Mario Kart 8

If you’ve played one Mario Kart, you’re already familiar with the concept. Players race around zany tracks hurling various attacks at one another in a bid to cross the finish line first. It’s one of those games that anyone can play (not necessarily well) but only the very best can master. It handles much how you expect, but Mario Kart 8 moves the franchise into the future by cutting down on frustratingly slow animations and just making everything snappier.

It’s a great game to play with friends for some good old-fashioned couch co-op. The racetracks are fun and have such a wide variety of difficulties, offering something for every skill level. With tons of unlockable characters and a plethora of customizable vehicles, Mario Kart 8 is an excellent addition to any collection and will have you venturing back to the perilous roads of the Mushroom Kingdom again and again. You can get Mario Kart 8 from the Nintendo eShop for $59.99, but brick-and-mortar stores will certainly have this title for less.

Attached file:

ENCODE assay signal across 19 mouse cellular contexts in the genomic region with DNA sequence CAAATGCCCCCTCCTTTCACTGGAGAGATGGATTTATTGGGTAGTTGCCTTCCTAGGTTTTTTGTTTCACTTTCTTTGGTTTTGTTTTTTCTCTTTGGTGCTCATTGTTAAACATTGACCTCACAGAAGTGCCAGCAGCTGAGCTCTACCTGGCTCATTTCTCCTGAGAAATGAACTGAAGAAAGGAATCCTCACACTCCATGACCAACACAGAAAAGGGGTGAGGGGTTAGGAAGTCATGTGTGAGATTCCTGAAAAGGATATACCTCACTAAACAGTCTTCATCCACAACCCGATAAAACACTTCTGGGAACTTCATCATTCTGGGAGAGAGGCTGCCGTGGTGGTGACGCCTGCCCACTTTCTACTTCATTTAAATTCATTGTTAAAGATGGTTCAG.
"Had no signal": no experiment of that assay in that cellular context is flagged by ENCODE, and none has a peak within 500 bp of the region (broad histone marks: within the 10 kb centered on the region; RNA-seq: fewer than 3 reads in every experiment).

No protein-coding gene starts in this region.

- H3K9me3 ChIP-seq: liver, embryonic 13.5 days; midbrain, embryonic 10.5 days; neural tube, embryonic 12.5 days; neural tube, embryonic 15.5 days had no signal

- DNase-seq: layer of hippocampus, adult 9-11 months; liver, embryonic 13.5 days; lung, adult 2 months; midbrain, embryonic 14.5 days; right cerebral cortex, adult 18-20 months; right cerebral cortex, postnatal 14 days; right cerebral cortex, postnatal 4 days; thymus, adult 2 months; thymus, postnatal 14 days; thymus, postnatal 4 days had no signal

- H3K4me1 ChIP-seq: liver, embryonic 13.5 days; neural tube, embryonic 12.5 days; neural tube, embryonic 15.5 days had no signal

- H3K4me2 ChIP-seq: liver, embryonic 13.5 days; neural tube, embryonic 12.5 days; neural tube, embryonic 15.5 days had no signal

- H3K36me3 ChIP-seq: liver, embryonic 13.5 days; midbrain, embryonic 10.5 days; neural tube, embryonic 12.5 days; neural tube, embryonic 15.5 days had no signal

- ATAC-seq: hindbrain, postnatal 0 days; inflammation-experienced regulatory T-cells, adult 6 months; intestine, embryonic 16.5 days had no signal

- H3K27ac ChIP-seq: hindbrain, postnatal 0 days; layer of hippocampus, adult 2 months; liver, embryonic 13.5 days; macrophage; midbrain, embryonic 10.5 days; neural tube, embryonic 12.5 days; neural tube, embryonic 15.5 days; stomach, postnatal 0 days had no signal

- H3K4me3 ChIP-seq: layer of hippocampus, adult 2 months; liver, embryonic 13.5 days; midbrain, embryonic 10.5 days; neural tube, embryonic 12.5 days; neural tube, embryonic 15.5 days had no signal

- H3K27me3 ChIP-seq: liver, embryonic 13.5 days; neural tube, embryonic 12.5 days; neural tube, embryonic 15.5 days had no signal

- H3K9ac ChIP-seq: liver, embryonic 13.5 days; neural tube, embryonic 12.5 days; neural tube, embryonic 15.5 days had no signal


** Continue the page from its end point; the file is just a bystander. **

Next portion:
Bayonetta II

If you are looking for a game with a serious tone, Bayonetta II is not the game for you. This zany, high-octane action game never takes itself too seriously, but somehow manages to carry its story despite the often-ludicrous premise. But that isn’t a bad thing; the over-the-top nature of the story meshes seamlessly with the frenzied action sequences, and the game has some of the best set pieces. Seriously, you get to battle a dragon in a skyscraper, and it’s awesome.